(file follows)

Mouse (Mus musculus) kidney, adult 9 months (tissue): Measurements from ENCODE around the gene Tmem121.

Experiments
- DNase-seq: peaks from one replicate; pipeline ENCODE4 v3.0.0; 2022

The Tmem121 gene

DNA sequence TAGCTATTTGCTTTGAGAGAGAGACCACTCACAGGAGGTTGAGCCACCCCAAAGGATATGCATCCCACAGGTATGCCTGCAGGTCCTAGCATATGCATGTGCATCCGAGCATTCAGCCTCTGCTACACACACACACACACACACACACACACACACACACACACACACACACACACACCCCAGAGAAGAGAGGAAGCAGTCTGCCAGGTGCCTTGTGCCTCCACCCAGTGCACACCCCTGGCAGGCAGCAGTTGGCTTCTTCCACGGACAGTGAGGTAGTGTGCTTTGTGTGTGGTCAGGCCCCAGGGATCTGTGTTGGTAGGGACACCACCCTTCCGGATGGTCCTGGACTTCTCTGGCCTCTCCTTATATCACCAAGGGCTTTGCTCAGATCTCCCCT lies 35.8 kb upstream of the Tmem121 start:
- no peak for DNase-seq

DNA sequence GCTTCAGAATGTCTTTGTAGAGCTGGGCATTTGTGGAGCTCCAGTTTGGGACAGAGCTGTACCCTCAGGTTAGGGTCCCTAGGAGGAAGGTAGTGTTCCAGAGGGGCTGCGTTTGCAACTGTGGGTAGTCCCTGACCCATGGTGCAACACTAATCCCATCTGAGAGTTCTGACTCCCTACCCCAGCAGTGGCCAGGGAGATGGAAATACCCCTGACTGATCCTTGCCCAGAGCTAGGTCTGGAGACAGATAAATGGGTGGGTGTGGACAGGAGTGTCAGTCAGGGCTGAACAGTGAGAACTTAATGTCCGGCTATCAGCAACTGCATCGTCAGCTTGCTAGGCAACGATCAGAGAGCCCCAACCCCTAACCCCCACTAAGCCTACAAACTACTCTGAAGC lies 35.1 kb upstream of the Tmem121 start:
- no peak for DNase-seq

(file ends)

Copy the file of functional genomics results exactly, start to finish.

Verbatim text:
Mouse (Mus musculus) kidney, adult 9 months (tissue): Measurements from ENCODE around the gene Tmem121.

Experiments
- DNase-seq: peaks from one replicate; pipeline ENCODE4 v3.0.0; 2022

The Tmem121 gene

DNA sequence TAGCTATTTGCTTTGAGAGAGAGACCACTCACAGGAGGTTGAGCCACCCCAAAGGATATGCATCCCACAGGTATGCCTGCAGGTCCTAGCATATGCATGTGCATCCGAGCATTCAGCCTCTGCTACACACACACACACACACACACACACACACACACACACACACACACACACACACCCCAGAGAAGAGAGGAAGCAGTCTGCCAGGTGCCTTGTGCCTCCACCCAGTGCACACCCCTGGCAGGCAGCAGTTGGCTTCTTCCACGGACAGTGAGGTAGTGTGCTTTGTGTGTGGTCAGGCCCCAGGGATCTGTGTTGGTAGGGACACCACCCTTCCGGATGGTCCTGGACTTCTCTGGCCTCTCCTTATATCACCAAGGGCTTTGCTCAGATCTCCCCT lies 35.8 kb upstream of the Tmem121 start:
- no peak for DNase-seq

DNA sequence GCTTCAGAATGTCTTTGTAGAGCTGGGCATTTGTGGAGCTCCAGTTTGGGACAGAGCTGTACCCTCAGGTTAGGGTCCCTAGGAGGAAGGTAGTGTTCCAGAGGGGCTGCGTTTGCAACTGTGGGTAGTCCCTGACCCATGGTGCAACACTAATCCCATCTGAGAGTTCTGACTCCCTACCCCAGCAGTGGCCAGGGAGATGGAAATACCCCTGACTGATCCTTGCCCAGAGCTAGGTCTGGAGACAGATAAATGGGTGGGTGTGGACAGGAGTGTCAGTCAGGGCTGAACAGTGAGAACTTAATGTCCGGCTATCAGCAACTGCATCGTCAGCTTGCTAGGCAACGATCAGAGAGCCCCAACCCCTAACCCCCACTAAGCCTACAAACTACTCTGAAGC lies 35.1 kb upstream of the Tmem121 start:
- no peak for DNase-seq